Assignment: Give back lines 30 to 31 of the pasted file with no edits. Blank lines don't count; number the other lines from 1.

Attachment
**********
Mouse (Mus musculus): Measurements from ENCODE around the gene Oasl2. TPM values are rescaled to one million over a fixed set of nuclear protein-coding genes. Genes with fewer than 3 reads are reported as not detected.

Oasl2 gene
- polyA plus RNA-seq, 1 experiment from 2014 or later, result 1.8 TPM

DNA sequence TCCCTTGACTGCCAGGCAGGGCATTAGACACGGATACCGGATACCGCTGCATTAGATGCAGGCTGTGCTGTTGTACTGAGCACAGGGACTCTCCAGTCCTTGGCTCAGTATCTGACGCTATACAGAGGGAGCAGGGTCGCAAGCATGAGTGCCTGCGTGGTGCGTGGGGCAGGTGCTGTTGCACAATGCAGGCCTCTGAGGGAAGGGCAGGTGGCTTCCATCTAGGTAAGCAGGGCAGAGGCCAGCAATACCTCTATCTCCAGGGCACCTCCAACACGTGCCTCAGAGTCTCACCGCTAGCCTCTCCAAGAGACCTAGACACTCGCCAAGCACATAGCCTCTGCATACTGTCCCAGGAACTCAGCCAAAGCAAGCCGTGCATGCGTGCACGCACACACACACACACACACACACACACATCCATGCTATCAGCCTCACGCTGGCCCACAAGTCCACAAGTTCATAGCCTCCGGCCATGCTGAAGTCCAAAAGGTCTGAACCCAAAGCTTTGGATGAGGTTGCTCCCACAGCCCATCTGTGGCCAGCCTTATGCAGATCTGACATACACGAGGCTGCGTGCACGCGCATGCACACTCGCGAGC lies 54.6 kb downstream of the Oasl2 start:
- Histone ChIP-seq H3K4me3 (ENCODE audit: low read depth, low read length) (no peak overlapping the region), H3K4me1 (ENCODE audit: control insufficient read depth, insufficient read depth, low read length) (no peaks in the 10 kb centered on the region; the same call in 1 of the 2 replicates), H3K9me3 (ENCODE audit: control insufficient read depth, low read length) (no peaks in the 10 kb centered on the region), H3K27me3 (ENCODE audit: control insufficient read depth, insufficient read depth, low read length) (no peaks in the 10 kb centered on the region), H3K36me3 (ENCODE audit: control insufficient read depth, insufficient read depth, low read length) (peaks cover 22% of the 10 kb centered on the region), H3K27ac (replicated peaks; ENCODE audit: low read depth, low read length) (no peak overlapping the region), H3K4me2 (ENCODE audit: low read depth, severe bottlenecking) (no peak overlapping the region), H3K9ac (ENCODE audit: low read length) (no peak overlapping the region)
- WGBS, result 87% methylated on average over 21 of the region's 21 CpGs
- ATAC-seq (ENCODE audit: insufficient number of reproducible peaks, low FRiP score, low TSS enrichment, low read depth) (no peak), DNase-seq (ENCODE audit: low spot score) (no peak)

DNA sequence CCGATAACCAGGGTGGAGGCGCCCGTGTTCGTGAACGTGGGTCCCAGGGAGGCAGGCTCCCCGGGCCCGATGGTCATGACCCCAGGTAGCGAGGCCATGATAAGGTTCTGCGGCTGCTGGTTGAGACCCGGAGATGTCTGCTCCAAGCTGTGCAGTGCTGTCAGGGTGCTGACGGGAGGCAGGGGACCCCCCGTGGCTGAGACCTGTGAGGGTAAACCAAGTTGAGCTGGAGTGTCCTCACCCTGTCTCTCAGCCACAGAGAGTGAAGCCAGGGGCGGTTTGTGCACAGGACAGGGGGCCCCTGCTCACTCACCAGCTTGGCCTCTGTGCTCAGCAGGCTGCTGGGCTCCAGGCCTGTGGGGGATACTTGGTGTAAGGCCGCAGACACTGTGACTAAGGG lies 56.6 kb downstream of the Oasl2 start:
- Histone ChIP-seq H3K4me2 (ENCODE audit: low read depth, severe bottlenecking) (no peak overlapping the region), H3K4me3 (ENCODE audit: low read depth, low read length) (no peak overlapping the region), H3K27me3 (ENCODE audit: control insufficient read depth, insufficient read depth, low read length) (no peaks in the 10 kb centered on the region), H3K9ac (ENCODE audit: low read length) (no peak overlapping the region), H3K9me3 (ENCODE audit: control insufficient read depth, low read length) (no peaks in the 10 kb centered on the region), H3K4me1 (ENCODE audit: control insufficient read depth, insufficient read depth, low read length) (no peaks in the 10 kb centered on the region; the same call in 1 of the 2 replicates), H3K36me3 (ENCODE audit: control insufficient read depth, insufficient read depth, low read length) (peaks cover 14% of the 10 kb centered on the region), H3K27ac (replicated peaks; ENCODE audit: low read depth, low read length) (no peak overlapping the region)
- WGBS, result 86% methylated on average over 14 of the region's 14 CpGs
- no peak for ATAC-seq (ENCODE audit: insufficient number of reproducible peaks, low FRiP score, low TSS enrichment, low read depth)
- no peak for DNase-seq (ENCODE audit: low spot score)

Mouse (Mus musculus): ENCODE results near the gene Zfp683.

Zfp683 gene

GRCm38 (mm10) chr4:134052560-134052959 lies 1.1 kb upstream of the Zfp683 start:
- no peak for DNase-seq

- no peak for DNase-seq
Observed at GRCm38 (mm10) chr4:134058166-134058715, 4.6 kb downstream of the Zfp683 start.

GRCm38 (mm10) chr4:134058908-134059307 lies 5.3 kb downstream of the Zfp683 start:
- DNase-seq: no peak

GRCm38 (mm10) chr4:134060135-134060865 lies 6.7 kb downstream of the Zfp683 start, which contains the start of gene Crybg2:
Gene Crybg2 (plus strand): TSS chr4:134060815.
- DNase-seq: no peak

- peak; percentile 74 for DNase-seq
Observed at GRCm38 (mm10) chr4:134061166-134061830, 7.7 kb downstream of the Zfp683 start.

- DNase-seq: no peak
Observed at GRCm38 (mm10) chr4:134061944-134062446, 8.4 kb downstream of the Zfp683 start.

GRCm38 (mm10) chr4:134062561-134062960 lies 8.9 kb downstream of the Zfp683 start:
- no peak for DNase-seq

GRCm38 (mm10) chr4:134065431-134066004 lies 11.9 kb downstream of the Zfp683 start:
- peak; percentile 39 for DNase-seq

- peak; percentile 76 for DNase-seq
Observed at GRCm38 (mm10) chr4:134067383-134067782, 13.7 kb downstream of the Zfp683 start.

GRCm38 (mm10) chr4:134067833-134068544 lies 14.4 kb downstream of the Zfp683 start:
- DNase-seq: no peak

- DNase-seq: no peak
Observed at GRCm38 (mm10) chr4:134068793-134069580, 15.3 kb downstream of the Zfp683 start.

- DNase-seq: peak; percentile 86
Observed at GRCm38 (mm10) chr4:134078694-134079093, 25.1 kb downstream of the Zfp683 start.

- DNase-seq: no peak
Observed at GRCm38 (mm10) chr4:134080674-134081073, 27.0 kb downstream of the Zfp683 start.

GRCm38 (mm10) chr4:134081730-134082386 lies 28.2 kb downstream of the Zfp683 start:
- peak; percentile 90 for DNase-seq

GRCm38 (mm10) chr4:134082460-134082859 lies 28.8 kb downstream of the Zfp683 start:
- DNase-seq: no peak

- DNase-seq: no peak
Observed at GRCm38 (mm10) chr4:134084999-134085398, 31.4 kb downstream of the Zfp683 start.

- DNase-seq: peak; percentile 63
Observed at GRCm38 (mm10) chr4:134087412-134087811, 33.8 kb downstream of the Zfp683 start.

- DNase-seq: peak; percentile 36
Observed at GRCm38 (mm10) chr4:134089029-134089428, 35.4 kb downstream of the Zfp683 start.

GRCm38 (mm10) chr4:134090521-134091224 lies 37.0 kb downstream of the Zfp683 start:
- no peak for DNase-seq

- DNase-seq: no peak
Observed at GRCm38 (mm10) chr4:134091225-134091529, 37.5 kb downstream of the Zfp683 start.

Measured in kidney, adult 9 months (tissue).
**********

GRCm38 (mm10) chr4:134065431-134066004 lies 11.9 kb downstream of the Zfp683 start:
- peak; percentile 39 for DNase-seq